Consider it another way: Batteries in the 2019 Chevy Bolt would have cost $60,000 less than a decade ago, but now run about $9,000. That soon could fall to $6,000 — but even at that price, Cole cautions, electric drivetrains still are substantially more expensive than gas-powered alternatives.

A Boston Consulting Group study released a year ago doesn’t see battery drive technology reaching parity until the middle to latter part of the coming decade. To get there, battery prices alone will have to fall again by at least half, and possibly two-thirds.

The range issue also is being addressed. With the exception of city cars like the Honda e, most future BEVs are expected to offer a range of at least 200 miles, with some pushing 400 miles — but that’s under optimum conditions. In cold-weather climates, the equation changes. New studies by both AAA and Consumer Reports caution that when temperatures are around 20 degrees, range can tumble by as much as 50 percent.

Charging times also take longer in extreme cold. The good news is that the next generation of EV “fast-chargers” will be able to add as much as 20 miles more range per minute under ideal conditions, according to Porsche. The challenge will be to find one.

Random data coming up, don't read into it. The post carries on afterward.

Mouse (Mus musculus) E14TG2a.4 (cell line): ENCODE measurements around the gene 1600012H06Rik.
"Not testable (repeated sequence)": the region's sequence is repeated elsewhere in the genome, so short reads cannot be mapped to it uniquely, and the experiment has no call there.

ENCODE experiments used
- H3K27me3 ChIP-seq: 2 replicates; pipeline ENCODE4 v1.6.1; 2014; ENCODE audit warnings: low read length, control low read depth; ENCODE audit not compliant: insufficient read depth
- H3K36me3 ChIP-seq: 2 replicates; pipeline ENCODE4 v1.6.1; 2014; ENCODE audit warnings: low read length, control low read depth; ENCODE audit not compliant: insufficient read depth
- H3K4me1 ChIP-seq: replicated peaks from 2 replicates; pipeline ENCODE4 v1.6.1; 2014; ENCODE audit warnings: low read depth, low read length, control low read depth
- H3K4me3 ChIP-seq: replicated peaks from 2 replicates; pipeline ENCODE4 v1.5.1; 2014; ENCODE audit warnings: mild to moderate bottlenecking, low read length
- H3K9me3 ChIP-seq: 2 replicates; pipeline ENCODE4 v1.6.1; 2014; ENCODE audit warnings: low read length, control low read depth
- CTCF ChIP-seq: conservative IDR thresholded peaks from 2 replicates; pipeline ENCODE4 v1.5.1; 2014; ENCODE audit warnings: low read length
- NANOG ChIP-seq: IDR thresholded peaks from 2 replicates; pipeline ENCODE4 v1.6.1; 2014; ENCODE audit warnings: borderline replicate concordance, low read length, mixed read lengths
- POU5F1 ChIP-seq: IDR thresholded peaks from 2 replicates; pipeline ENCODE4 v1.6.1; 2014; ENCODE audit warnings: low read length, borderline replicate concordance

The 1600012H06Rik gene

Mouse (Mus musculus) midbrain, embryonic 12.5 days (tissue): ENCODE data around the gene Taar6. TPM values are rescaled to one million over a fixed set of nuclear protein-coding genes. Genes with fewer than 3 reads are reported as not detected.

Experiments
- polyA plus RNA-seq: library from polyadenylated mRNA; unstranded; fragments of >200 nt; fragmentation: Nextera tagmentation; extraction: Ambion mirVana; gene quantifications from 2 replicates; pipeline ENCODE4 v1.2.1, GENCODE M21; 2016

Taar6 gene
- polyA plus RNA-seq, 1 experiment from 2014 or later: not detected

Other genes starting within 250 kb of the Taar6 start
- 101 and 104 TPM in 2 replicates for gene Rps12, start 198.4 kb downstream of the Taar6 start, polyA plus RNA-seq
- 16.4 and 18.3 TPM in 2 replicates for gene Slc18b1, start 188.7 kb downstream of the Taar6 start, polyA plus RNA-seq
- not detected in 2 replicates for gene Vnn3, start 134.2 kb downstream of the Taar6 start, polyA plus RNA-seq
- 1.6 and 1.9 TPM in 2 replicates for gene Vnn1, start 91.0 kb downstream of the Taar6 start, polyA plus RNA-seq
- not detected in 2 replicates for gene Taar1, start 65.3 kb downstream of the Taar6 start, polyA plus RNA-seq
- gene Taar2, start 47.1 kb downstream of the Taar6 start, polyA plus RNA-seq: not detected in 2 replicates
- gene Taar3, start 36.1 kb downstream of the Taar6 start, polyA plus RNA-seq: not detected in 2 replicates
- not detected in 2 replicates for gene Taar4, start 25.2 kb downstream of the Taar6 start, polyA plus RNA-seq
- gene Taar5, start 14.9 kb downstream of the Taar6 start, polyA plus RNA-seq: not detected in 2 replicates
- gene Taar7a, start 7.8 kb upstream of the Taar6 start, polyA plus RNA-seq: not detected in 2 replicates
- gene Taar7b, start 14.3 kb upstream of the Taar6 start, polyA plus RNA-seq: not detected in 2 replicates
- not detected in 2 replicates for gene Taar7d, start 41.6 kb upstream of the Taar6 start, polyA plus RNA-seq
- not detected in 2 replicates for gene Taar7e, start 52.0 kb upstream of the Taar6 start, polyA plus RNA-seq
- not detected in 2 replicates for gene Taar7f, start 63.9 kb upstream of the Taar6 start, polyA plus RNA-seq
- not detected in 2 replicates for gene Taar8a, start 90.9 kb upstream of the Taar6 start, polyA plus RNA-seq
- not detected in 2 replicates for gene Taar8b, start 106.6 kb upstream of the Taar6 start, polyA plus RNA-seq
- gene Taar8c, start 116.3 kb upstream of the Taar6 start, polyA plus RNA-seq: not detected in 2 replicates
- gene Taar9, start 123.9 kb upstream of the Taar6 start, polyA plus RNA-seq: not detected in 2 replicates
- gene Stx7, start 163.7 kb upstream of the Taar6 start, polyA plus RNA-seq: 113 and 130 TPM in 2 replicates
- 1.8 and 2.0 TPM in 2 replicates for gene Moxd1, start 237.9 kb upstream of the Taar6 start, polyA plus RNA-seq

Consider that along the densely populated Woodward Avenue corridor, north of Eight Mile Road, there are just three older — meaning slower — Level 3 fast-chargers within 20 miles. That said, ChargePoint alone plans to install more than 1 million chargers across the U.S. over the next five years. Competitors, such as EVgo and the Volkswagen-funded Electrify America, won’t be far behind.

Most experts predict that the majority of plug-in vehicle owners will be charging up at home overnight, or at work. If that’s true, there won’t be a need for a public infrastructure nearly as ubiquitous as the current network of gasoline service stations.

Those are a lot of  “ifs,” however, and for the industry, it clearly creates a massive amount of risk. Coming up with the necessary cash won’t be easy, either. One reason for GM’s massive restructuring — which will see five plants close and 14,000 jobs cut by the end of the year — is to raise some of the cash the automaker will need to fund both its electrification  and autonomous vehicle efforts.

Will GM and the rest of the industry be throwing that money out the window? Based on sales results so far, it might seem that way. And with the “epic pile-up” of new products on the way, the situation actually could get more dire.